The pros and cons of buying a new-build home - Oundle & Stamford


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The pros and cons of buying a new-build home

A newly built home

If you’re looking to get onto the property ladder, you might have seen that there’s a wide variety of houses to choose from.

One of the options that you may have considered is to buy a new-build home. According to figures from the National House Building Council, developers built more than 120,000 new houses in 2020, despite the disruption of the pandemic.

Many of these properties have a variety of benefits, such as financial buying incentives, but can also come with drawbacks. If you want to know more so that you can make a properly informed decision, here are the pros and cons of buying a new-build home.

Pros of buying a new-build home

There is less work for you to do

One of the main benefits of buying a new home is that there is less work for you to do when you move in. Once the house is ready, you’re usually able to move straight in and start unpacking your things.

New-build properties typically come freshly-painted and with new bathrooms and kitchens. This means that, unlike when you buy an older property, you won’t have to spend time renovating it.

When you buy a home from some property developers, you may even have the option to pay to build “off-plan” and have a greater say in the interior design.

You may get to pay lower energy bills

Since many of the latest building regulations encourage greater energy efficiency, many new-builds have double-glazed windows, as well as insulated roofs and walls.

According to data from the Office for National Statistics, new-build homes in England have a median energy efficiency rating of 84 out of 100. This is significantly higher than the rating for older housing stock, which stands at only 64.

Since new-build houses are more energy-efficient, you may find that you could save money on your monthly bills.

There is no upward chain

Another benefit of buying a new-build home is that unlike with an older house, there isn’t a chain of buyers above you. This can mean that there’s less chance of any disruptions in the buying process.

For example, if the seller in the chain above you was to pull out of their own sale, yours may also be impacted. If you buy a new-build, however, there are no previous owners, giving you one less thing to worry about.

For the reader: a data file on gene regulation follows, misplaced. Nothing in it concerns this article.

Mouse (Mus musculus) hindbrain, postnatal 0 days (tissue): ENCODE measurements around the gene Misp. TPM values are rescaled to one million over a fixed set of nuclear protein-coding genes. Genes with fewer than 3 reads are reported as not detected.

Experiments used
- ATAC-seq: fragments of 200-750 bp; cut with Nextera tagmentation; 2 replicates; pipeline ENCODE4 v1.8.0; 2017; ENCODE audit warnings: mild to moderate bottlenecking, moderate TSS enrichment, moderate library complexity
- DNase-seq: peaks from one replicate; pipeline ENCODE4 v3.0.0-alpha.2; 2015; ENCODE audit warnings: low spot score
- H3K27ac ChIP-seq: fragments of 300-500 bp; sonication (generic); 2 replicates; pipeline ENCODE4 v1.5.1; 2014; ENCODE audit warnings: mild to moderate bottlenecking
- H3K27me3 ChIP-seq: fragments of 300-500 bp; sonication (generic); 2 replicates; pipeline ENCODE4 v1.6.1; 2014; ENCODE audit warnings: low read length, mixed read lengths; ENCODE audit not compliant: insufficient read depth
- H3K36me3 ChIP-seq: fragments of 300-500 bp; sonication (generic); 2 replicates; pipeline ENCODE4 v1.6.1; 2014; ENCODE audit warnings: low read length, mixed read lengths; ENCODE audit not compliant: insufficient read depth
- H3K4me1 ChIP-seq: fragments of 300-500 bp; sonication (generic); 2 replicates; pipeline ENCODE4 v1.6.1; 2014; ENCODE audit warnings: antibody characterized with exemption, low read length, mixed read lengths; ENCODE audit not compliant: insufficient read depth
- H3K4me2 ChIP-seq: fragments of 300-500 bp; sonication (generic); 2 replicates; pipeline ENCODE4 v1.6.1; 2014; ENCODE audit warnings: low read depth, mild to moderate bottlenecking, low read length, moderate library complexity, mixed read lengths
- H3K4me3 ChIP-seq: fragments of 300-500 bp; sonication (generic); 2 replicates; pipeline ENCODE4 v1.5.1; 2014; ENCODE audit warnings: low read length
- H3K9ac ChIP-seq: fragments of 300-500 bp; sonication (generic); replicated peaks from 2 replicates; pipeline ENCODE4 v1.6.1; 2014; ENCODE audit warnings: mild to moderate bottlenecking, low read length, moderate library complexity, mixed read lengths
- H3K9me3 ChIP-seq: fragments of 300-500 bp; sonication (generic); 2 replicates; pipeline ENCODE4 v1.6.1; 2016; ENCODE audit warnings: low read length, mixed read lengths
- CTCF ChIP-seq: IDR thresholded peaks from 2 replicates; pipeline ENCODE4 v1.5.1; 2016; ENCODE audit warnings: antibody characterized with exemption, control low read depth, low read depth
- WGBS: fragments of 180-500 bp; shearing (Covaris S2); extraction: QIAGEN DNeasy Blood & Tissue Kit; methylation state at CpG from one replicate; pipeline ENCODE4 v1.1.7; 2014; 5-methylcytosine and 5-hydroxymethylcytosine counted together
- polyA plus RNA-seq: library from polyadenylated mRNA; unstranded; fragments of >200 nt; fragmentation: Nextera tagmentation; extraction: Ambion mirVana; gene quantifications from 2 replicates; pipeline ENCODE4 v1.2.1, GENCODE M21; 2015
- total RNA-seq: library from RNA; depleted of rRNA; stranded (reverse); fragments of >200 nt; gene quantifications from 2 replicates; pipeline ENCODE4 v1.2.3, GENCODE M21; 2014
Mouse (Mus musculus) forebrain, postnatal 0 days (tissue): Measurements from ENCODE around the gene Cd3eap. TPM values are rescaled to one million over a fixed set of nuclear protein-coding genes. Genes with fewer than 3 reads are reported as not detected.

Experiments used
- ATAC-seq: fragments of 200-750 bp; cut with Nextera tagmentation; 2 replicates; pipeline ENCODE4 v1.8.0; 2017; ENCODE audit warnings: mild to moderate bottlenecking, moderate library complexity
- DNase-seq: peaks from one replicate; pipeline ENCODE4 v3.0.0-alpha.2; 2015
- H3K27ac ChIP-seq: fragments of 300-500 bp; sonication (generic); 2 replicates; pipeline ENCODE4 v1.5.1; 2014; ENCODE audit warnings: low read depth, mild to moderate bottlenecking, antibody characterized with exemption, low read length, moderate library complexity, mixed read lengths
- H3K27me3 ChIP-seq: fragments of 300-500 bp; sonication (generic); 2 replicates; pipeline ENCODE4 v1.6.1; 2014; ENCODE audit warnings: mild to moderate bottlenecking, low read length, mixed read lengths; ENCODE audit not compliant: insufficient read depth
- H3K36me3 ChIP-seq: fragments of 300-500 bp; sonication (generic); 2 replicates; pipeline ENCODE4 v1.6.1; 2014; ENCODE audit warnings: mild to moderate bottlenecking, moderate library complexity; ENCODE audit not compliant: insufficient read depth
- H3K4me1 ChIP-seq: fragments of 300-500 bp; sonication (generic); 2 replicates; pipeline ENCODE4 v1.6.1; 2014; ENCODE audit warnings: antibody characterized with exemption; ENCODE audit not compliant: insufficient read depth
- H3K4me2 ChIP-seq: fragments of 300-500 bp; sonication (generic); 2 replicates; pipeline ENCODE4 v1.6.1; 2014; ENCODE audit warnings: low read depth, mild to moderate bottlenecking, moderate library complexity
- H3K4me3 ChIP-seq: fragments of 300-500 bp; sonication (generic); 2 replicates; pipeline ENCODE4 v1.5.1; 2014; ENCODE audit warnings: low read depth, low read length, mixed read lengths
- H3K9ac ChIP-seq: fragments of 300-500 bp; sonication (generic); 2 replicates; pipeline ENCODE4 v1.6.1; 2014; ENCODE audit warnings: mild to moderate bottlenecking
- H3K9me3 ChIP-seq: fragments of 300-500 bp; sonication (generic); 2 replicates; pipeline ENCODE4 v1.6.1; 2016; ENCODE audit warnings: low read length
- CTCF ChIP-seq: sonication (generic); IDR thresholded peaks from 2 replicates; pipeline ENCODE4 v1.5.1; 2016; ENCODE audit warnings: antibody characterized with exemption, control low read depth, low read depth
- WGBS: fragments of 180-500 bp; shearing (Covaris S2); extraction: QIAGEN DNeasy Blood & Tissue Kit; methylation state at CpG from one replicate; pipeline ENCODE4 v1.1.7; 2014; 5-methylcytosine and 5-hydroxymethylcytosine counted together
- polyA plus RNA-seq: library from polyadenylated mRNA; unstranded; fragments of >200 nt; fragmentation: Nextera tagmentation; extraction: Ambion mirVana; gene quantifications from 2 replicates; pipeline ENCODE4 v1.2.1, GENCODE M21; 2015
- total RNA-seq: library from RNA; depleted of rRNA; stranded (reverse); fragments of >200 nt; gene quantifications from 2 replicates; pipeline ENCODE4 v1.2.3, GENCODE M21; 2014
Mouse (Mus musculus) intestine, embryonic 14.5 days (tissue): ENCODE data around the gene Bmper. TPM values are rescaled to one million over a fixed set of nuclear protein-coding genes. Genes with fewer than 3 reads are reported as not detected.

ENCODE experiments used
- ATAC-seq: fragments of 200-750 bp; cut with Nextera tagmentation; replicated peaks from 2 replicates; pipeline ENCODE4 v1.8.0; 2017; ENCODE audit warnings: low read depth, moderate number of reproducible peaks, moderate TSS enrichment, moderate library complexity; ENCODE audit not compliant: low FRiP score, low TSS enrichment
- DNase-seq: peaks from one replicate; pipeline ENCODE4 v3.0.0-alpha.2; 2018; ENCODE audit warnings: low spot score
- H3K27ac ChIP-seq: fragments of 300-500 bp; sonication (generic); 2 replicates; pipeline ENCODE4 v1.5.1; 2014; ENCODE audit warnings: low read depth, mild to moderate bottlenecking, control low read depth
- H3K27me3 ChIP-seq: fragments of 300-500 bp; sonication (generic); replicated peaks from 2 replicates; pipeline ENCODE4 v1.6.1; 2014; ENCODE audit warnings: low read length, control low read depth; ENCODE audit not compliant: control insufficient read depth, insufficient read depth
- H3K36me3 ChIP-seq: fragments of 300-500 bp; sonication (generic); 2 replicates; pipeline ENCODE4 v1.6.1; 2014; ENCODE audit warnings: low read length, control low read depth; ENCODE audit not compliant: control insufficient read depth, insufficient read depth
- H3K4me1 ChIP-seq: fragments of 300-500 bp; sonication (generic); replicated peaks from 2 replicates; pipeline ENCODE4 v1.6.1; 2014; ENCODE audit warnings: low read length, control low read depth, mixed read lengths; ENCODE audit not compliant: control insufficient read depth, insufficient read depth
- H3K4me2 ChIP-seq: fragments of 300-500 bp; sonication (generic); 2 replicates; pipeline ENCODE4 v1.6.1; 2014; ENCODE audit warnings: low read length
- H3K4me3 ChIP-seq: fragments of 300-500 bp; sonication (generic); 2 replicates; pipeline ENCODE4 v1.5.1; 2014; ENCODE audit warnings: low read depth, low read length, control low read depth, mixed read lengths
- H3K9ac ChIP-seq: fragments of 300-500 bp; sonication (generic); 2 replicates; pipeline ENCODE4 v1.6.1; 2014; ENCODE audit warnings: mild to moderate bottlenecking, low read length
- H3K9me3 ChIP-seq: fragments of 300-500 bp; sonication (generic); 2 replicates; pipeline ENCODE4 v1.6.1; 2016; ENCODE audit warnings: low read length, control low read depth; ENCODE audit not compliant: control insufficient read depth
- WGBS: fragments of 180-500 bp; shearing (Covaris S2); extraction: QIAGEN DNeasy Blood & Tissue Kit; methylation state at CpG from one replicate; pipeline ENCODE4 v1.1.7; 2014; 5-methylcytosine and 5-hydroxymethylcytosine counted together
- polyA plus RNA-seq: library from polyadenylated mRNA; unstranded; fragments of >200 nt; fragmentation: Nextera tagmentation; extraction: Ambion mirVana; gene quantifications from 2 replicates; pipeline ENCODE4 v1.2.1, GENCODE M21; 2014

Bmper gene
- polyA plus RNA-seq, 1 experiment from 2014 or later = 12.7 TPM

There are financial incentives for first-time buyers

If you’re a first-time buyer, you may be able to get support from the government when buying a new-build property.

In England, you can get financial assistance with the Help to Buy: Equity Loan, which you can use to cover the cost of a mortgage deposit. With this scheme, you can borrow up to 20% of the value of the property, or 40% if you’re hoping to buy one in London.

However, in order to qualify for the loan, the builder of the home must be registered with the Help to Buy scheme. Furthermore, the value of the property must be below the regional price cap. If you want to check what the limit is for your area, visit the government website to find out.

Cons of buying a new-build home

There may be delays if there are issues with construction

One potential problem with buying a new-build property is that construction isn’t always completed according to plan. If there are unexpected problems then it might be delayed, which can be a major disruption for you.

For example, social distancing restrictions during 2020 meant that many developers were forced to slow down construction in order to abide by safety precautions.

If a delay is too long, it may also have financial repercussions. For example, you may have to pay more rent while you wait for your new home to be finished. In a potential worst-case scenario, you could also run the risk of a mortgage offer expiring if the delay is too long. We can help you in this scenario.

There may be less storage space than an older house

Another potential issue with buying a newer property is that they are typically smaller than older ones. This can pose a problem if you have a lot of possessions, as you may find yourself limited on storage space.

According to a 2019 study, the average size of UK homes is smaller than ever before due to many new-builds being more compact. The study shows that houses built in the 2010s were, on average, more than four square metres smaller than those built in the decade before.

This can particularly be a problem if you have children, or plan to, as you’ll probably need a lot of room for all their belongings. If you are planning to start a family in the near future, you may prefer to buy an older home.

You may have to pay the “new-build premium”

A final issue with new-build homes is that property developers often charge a premium for them, which can mean that they cost more than an older house of the same size in the same area. So, if you’re on a tight budget, you may find that many new-build homes are out of your price range.

While newer properties have many benefits, such as those mentioned above, you may have to think carefully about whether they are worth this premium. For example, while a new-build may be more energy-efficient and save you money on your utility bills, it may be several years before you make a real saving.

Get in touch

Buying a property is a major life event and this is particularly true if it’s your first one. If you want to be able to make your purchase with confidence, you may want to seek professional advice.

When you work with a mortgage broker, they can help you to properly weigh up your options, as well as making the home-buying process faster and easier when you find the right one for you.

If you want to know more about how a mortgage broker can help you when buying a house, please get in touch. Email or call us on 01832 272653.

Please note:

Your property may be repossessed if you do not keep up with repayments on your mortgage.